Does your dog have a torn cranial cruciate ligament? Tibial Plateau Osteotomy (TPLO) surgery may be the right option for your dog. Today, our Westport vets explain the procedure and what to expect as she recovers.
What is TPLO Surgery?
TPLO (Tibial Plateau Leveling Osteotomy) surgery is a common orthopedic surgery used to treat dogs with a torn cranial cruciate ligament (the CCL is similar to the ACL in people).
It is an extremely effective long-term solution to help a dog recover from this injury and proven popular due to its results and quick recovery time.
As a result of the surgery, the dynamics of the dog's knee will change so the torn ligament isn't required. Since a dog's knee is always bent at about 110 degrees, it's always taking on tension or load — which leaves it vulnerable to injury (no wonder this is the most common orthopedic injury in dogs).
For a dog, a torn CCL is extremely painful as the femur will rub against the back of the tibia, leading to discomfort and inflammation. Your dog will likely be very reluctant to place any weight on the injured leg. A veterinarian may be able to diagnose the injury and refer you to a specialist if required for surgery.
During TPLO surgery, the bone is cut so the tibial plateau can be rotated where the tibia and femur work together. A portion of the tibia will be removed and repositioned, and the femur will no longer be able to slide backward. Most importantly, the knee will be stabilized. The CCL ligament is no longer required and the joint is stable once again.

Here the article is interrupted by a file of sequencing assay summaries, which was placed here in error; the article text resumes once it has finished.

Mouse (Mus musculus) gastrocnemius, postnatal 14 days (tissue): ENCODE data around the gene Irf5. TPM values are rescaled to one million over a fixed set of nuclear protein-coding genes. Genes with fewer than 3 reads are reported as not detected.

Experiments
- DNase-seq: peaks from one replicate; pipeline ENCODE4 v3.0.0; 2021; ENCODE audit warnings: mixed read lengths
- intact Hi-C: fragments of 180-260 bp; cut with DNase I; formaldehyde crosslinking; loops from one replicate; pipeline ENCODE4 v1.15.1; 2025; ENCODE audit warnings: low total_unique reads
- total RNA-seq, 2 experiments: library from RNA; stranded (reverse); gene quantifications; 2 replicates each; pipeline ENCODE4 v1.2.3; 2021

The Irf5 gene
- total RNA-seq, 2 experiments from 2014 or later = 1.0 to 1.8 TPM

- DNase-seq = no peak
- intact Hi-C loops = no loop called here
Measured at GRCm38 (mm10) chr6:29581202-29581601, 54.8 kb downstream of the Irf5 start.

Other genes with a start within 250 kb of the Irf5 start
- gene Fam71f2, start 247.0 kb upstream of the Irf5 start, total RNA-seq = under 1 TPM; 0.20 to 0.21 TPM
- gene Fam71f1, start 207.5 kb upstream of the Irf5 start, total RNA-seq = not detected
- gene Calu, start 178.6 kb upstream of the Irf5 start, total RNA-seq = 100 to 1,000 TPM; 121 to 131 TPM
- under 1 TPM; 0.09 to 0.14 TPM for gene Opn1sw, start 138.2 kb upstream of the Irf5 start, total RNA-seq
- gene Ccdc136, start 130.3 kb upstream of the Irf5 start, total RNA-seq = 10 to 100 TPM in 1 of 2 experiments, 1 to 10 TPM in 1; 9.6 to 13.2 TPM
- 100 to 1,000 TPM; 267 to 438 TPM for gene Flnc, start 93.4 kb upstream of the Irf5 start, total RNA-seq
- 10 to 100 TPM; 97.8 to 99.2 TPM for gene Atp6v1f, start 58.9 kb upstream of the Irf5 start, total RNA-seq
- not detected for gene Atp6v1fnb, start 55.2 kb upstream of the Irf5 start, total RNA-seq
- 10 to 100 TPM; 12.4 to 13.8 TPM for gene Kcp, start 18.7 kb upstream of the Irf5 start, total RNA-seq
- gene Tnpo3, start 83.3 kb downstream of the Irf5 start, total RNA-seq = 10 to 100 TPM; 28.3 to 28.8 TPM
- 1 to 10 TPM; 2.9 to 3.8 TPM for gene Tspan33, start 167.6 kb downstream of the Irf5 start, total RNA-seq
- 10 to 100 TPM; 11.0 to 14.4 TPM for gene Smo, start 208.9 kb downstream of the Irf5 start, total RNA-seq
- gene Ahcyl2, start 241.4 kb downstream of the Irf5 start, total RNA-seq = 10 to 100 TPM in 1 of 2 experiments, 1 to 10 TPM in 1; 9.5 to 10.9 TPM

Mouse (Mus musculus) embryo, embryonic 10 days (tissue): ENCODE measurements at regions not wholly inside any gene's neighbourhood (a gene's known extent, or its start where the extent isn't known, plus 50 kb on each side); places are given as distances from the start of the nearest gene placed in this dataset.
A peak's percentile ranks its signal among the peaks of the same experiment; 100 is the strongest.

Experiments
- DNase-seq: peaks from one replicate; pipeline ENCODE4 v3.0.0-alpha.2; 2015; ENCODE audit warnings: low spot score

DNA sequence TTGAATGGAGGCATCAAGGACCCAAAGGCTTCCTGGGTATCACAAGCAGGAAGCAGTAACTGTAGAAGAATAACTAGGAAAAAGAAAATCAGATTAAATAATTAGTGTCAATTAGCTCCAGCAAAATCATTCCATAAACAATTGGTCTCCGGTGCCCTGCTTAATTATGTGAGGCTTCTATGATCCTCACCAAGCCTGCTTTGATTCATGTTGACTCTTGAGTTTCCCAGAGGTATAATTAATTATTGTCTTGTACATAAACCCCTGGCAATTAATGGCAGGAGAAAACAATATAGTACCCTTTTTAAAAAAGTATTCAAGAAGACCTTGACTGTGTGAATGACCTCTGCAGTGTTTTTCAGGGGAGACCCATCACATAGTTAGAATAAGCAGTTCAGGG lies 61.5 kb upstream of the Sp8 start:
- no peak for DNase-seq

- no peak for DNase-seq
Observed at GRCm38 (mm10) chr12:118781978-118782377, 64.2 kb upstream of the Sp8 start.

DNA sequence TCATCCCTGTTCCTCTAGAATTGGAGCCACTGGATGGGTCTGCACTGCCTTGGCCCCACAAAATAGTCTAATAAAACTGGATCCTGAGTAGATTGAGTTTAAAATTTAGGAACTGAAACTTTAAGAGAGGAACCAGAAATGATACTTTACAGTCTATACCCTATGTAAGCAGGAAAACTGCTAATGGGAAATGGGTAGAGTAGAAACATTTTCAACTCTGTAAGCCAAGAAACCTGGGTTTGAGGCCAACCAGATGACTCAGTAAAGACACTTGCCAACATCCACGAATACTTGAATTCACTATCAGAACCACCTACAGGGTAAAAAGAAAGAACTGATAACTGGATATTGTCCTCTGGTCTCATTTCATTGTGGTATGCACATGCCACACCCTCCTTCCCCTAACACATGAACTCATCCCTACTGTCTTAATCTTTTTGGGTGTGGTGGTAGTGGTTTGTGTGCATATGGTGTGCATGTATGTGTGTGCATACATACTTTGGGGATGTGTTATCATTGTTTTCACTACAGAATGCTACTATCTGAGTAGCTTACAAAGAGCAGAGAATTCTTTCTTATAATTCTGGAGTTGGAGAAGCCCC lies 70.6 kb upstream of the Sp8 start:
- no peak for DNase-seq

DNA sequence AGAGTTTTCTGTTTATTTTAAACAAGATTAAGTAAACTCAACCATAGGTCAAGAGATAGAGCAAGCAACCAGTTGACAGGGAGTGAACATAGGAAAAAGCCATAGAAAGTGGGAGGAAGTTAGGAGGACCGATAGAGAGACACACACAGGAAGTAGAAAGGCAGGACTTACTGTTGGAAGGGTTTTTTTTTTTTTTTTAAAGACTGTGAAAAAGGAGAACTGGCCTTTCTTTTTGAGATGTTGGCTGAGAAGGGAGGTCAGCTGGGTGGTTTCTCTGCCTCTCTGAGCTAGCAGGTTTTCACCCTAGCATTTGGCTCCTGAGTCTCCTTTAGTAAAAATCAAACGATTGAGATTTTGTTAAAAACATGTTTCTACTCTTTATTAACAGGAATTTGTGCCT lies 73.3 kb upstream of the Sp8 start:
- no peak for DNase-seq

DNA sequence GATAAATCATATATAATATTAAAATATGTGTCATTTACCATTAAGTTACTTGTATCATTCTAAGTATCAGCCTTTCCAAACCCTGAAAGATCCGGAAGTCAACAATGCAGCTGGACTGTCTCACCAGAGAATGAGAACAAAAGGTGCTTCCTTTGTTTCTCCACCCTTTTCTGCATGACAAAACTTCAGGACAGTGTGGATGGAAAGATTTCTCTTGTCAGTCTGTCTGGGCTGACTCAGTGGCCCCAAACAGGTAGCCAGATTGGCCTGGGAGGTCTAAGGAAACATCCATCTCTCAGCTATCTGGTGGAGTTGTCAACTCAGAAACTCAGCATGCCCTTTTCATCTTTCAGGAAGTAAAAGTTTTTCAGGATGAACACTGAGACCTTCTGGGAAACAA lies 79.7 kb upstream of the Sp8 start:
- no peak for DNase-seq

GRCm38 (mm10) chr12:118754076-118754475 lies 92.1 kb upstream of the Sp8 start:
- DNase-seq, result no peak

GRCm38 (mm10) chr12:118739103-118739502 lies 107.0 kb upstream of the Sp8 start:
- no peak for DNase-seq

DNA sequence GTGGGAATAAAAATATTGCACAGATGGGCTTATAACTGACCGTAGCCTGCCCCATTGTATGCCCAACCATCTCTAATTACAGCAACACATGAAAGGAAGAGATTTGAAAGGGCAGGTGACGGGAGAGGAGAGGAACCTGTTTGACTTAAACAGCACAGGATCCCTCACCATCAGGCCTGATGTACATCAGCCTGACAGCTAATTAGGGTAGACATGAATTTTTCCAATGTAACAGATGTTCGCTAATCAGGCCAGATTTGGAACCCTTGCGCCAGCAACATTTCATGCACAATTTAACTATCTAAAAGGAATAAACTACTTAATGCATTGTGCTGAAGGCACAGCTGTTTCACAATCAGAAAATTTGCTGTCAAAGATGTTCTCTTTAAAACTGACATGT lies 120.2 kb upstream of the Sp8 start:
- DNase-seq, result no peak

This is a list of factors to think about when considering TPLO surgery. Consider your dog's:
- Weight and size
- Activity level (Extremely active? Calm? In between?)
- Health (does she have any joint diseases?)
- After-surgery care
Recovering from TPLO Surgery: What to Do and What to Avoid
While very dog is different, the first 12 weeks after surgery are a critical period, as full recovery may take anywhere from 8 weeks to 6 months. Your dog's size, age and breed may impact recovery time. While the bone graft will be secured with a plate and screws, it still requires post-surgical healing time. During this time, you should:
- Give the anesthesia time to wear off
- Keep surgical areas clean, covered and protected from infection
- Restrict physical activity to give bones time to heal but follow any recommended exercise routines
Keep in mind that avoiding infection and restricting physical activity during the recovery period are essential. Since dogs tend to heal quickly and crave physical activity, he could be up and raring to go before his body is physically ready. While walking for a few minutes at a time on-leash is advisable, avoid high-intensity activities such as running, jumping, playing with other dogs and even steep stairs.
Though you can likely leave your dog unattended during the day to go to work or school, he will still need potty breaks and exercise to avoid stiffness. By week 8, if all is well, the stitches should be ready to come out.
Potential Complications and What to Do
Though recovery from TPLO surgery is typically complication-free, you’ll want to call your veterinarian at the first sign of any of these symptoms:
- Infection or inflammation at incision site
- Refusal to put weight on recovering leg
- Diarrhea or vomiting
- Widely varying drinking and eating habits
- Missing staples
- Sensitivity to pain medications
- Constipation due to change in activity, healing or medication
If any of these signs appear, your veterinarian is a valuable resource - they may be able to diagnose the issue and recommend a solution.
Also remember that similar to people who are recovering from any procedure, dogs need activity, too. He’ll appreciate a few new toys and your doting attention as he recovers.
Note: The advice provided in this post is intended for informational purposes and does not constitute medical advice regarding pets. For an accurate diagnosis of your pet's condition, please make an appointment with your vet.